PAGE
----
kronckew 10th February 2018 08:02 PM

The cross piece, or even the 'halberd' blade serve to keep the spear from over penetration. A problem that they had with naval boarding pikes that did not have any, tho some had a rather bulbous swelling of the grip wood behind the head for that purpose. I gather that didn't work too well either. One reason they and 19c lances had fairly short points.

I think it was Tacitus that mentioned about the Roman gladius being taught as a stabbing weapon where they for efficiency were taught not to stab more than three inches into the torso as that was sufficient to kill. Too far and you can get stuck. Of course in wild animals, it's to keep the lil' darlin' from pushing up the shaft to kiss you too severely.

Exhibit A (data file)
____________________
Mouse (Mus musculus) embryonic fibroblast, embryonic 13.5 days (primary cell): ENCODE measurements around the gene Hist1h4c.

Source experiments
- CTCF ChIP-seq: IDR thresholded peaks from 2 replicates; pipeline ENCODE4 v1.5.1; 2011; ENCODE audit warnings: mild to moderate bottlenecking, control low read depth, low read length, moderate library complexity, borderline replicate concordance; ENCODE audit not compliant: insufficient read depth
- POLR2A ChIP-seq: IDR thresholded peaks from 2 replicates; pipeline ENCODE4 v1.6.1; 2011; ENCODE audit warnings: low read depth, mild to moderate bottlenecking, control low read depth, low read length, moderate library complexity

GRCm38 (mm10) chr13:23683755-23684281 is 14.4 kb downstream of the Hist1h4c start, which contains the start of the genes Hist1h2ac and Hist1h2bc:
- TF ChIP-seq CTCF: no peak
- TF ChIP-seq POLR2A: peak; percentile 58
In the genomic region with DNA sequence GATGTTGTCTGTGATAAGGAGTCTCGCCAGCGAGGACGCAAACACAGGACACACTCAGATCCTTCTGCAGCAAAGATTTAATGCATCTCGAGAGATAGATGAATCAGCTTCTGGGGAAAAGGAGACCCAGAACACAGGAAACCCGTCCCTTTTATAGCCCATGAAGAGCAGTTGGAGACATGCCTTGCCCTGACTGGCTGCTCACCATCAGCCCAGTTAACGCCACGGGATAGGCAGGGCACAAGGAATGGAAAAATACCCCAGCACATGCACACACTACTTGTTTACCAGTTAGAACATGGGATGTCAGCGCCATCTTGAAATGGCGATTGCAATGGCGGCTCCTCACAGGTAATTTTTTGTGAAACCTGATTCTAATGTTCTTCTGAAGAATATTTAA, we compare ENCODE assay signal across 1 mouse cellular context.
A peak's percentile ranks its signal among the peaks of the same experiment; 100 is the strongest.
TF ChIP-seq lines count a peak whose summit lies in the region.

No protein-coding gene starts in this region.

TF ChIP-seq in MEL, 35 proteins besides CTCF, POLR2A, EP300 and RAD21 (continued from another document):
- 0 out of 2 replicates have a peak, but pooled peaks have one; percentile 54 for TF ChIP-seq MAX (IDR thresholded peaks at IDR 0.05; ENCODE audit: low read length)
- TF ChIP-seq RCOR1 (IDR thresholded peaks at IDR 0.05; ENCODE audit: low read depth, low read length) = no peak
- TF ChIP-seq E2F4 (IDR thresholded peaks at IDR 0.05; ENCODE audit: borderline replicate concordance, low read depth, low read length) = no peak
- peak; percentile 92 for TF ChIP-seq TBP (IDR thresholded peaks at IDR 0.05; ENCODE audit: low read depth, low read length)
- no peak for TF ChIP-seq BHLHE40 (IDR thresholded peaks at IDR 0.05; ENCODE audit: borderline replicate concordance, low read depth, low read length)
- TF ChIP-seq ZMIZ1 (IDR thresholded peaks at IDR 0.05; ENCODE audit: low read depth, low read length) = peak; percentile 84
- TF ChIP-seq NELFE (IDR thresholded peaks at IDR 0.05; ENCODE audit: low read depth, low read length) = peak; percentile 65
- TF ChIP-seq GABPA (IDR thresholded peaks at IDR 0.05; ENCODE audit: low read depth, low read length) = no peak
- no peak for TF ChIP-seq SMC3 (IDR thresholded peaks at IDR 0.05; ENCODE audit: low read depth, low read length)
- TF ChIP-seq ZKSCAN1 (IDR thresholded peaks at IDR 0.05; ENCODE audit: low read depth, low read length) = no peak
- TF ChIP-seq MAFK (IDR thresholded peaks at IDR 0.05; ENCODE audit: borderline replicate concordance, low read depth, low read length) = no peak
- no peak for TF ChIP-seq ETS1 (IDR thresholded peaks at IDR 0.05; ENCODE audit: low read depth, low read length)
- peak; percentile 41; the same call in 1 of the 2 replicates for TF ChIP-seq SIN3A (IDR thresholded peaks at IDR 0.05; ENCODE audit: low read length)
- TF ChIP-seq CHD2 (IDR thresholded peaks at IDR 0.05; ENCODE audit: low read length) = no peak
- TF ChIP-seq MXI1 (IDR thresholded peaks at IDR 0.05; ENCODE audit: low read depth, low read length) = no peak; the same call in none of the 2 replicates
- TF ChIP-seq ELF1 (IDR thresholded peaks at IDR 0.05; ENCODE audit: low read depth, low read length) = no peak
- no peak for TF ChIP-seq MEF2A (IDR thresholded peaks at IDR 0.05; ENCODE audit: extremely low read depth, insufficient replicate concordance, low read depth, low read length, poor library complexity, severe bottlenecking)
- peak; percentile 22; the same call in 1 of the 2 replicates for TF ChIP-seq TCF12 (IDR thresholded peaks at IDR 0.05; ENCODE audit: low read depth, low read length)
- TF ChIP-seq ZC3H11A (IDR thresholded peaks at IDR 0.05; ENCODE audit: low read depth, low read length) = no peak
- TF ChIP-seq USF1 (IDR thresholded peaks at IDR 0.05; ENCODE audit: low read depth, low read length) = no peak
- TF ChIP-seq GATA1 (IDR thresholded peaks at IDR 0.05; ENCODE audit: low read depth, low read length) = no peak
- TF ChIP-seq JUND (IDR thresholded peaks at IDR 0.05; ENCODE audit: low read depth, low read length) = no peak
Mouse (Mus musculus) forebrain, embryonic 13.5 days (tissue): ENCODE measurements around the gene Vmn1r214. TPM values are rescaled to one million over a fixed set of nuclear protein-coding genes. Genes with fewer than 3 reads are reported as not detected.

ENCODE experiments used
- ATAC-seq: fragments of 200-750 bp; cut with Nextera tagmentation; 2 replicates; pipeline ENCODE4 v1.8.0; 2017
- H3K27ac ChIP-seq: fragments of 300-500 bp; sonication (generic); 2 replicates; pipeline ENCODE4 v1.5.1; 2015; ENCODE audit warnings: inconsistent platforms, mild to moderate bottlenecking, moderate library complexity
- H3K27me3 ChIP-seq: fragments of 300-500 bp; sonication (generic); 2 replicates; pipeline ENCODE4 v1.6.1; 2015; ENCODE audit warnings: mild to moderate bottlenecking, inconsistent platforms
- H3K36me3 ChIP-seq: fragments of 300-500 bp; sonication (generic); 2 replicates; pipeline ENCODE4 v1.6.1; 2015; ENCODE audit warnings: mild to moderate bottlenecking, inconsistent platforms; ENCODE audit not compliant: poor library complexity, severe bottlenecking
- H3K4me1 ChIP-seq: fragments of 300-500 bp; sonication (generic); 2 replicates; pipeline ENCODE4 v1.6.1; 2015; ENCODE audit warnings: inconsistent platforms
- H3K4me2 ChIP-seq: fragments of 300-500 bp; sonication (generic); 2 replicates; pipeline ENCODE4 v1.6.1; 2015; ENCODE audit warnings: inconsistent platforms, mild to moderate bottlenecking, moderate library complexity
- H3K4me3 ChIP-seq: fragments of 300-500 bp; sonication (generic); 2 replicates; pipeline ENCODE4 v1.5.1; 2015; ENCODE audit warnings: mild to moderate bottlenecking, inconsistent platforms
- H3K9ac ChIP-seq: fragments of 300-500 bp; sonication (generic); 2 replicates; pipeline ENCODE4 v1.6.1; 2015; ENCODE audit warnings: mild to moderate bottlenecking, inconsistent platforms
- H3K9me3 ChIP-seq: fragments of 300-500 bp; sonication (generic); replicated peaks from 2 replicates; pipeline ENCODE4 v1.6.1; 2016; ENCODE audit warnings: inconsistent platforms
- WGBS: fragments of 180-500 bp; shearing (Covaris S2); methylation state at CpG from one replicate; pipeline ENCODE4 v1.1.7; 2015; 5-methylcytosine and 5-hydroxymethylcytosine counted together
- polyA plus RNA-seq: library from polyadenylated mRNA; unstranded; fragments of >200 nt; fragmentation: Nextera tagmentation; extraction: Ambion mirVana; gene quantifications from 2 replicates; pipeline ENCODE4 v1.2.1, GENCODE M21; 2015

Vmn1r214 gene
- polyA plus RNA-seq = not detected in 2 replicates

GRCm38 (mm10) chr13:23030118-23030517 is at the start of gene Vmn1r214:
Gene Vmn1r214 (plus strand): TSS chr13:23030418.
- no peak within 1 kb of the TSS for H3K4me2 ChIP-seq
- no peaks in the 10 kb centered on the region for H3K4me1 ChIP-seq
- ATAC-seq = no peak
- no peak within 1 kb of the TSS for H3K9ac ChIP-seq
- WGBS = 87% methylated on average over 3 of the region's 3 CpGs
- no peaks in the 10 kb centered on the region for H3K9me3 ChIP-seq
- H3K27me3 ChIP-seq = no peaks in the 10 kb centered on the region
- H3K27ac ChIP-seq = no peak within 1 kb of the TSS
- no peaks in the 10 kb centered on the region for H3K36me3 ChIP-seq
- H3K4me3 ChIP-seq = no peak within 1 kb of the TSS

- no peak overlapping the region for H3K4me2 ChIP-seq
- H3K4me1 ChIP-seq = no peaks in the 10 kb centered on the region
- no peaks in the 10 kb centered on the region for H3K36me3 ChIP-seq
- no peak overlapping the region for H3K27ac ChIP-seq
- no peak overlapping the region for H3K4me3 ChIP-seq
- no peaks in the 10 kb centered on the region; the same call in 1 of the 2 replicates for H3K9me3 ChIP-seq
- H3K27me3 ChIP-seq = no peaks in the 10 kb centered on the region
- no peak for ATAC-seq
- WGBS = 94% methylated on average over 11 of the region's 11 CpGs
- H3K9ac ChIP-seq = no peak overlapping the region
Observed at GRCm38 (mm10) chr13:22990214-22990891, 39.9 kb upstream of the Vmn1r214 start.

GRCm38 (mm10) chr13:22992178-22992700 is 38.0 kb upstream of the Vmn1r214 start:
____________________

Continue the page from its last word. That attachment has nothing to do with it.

The end of the spontoon/halberd's era, they were relegated militarily to ceremonial guarding of the regimental colours, i guess if anyone got that close, you probably have lost already & should have had a revolver too.

Timo Nieminen 10th February 2018 09:09 PM

Quote:
Originally Posted by fernando
Was the following the food for Timo's first thought ?... :o


Just the overall appearance. The details of the construction do match what one might see on Indian replicas (but I wouldn't expect the screw), but they match the real thing (i.e., 18th/19th century halberds) better (the screw is expected).

fernando 11th February 2018 10:57 AM

Quote:
Originally Posted by kronckew
I note the York museum listing mentions the slotted construction...